Lviv, known also as L'viv or Lvov, is a city in western Ukraine. The city is regarded as one of the main cultural centres of today's Ukraine and historically has also been a major Polish and Jewish cultural center, as Poles and Jews were the two main ethnicities of the city until the outbreak of World War II and the following Holocaust and Polish population transfers (1944–1946).
After the collapse of the Soviet Union in 1991, the city remained a part of the now independent Ukraine, for which it currently serves as the administrative centre of Lviv Oblast, and is designated as its own raion (district) within that oblast. On 12 June 2009 the Ukrainian magazine Focus assessed Lviv as the best Ukrainian city to live in. Its more Western European flavor lends it the nickname the "Little Paris of Ukraine".
|The Potocki Palace|
- St. George's Cathedral is a baroque-rococo cathedral. It was constructed between 1744-1760 on a hill overlooking the city. This is the third manifestation of a church to inhabit the site since the 13th century, and its prominence has repeatedly made it a target for invaders and vandals. The cathedral also holds a predominant position in Ukrainian religious and cultural terms. During 19th and 20th centuries, the cathedral served as the mother church of the Ukrainian Greek Catholic Church (UGCC)( Eastern Rite Catholic).
- The Archcathedral Basilica of the Assumption of the Blessed Virgin Mary. usually called simply the Latin Cathedral, is located in city's Old Town, in the south western corner of market square. The first church built on this site was a small wooden Roman Catholic church dedicated to the Holy Trinity, built in 1344 and lost in a fire six years later. In 1360 the king Casimir III of Poland founded the construction of the present day church, built in Gothic style, for a cathedral of the newly created Latin diocese. The church was consecrated in 1405 and the parish was moved here from the church of Mary of Snow. In 1412 the seat of the bishop was transferred from Halych. Construction work continued throughout the 15th century and in 1481 the Cathedral was finally consecrated. In the years 1761–1776 the Cathedral was refurbished in the Baroque style and a tall bell tower was added.
- The Lviv High Castle is a historic castle located on the top of the Castle Hill of the city of Lviv. It is currently the highest point in the city, 413 metres (1,355 ft) above sea level. The castle currently stands in ruins. The High Castle is located in close proximity of the historic centre of Lviv, formerly being surrounded by a fortification wall. The Castle Hill took its name from the High Castle (as opposite to the other, Low Castle), which used to be located on the hill from the 13th century to the late 19th century. The castle was a main defensive fort of the city during its existence. As it follows from Rus' Chronicles, the first fortifying structures appeared on the Castle Hill in the time Halych-Volhynia, and were built by Leo I of Halych from wood. It was originally a wood and soil construction, as most others at that time. In 1259 by a request of Burunday Khan they were destroyed, but in 1270 were rebuilt. In 1340, when Lviv was captured by Casimir III of Poland the wooden castle was put under fire. In 1353 it was destroyed again by Lithuanians. A new brick castle appeared on the hill in 1362 by the king Casmimir III. It became the residence of Polish nobles.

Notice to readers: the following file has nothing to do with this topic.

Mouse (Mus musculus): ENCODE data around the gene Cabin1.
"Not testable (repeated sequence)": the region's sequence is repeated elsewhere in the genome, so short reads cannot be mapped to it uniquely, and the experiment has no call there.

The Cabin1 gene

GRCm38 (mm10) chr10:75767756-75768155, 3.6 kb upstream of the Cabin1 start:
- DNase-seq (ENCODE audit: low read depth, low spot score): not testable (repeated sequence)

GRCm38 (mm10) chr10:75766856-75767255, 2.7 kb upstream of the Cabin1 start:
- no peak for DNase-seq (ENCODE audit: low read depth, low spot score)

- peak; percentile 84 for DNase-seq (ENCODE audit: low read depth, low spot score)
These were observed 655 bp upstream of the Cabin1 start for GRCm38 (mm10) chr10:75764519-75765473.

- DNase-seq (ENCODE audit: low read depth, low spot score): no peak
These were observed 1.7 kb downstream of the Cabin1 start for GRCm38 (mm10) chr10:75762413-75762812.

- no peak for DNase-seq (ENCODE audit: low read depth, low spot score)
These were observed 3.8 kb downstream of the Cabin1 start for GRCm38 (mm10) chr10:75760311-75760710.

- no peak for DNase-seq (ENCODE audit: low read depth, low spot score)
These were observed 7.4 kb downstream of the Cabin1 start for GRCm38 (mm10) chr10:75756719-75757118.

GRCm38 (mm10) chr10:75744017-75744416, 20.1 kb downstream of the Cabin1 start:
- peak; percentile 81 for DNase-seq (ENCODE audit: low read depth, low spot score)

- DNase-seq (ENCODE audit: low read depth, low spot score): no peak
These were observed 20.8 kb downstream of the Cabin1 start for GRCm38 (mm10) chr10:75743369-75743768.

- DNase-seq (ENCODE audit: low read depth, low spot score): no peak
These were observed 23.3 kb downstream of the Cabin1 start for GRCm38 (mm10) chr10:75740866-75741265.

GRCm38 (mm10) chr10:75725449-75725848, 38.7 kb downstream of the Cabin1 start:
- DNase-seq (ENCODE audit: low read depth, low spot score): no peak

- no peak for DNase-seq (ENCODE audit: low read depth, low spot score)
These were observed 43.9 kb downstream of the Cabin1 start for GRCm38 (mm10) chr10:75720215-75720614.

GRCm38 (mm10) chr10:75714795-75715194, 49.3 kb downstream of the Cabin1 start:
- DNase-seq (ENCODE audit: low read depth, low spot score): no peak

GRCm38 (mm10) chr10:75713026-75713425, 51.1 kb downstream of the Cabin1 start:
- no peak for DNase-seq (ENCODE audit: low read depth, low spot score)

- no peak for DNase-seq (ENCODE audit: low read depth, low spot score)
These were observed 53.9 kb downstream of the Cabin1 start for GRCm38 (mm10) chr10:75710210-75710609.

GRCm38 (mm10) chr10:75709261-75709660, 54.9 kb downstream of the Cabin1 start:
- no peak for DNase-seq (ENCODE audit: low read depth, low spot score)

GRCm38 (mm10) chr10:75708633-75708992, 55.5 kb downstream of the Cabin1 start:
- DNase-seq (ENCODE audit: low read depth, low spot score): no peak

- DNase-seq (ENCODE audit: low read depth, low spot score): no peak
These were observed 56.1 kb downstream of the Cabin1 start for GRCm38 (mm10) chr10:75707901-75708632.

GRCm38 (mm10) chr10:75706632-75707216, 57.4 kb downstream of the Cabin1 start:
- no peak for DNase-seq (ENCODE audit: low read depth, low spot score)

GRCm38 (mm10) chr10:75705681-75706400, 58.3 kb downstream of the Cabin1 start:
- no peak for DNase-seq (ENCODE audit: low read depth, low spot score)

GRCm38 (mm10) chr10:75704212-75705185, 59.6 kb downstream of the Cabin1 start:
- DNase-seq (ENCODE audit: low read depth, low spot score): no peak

- The Potocki Palace was built in the 1880s as an urban seat of Alfred Józef Potocki, Minister-President of Austria. No cost was spared to make it the grandest nobleman's residence in the city. The French architect Louis de Verny elaborated all of Beaux-Arts stylisic devices to produce a hypertrophied imitation of a French hôtel particulier. An open, parklike setting was scored to give the mansion a sense of depth. At the turn of the century the parkland gave way to a network of apartment buildings. The palace itself was adapted for holding wedding ceremonies in 1972 and subsequently underwent restoration. In the 2000s the President of Ukraine appropriated the palace as one of his residences.
- The Chapel of Boim family is a small shrine located just outside the Latin Cathedral, in what used to be known as the Chapter Square. Built between 1609 and 1615, the chapel was originally located in what used to be the city's main cemetery. Founded by mighty merchants, Jerzy Boim and his wife Jadwiga Niżniowska, the Boim chapel was finished by their son, Paweł Jerzy Boim. Attributed to Andrzej Bemer, the chapel is among the prime examples of mannerist architecture in Central Europe. The chapel has lately been under threat from decay; fundraising campaigns are trying to raise the money to save the chapel.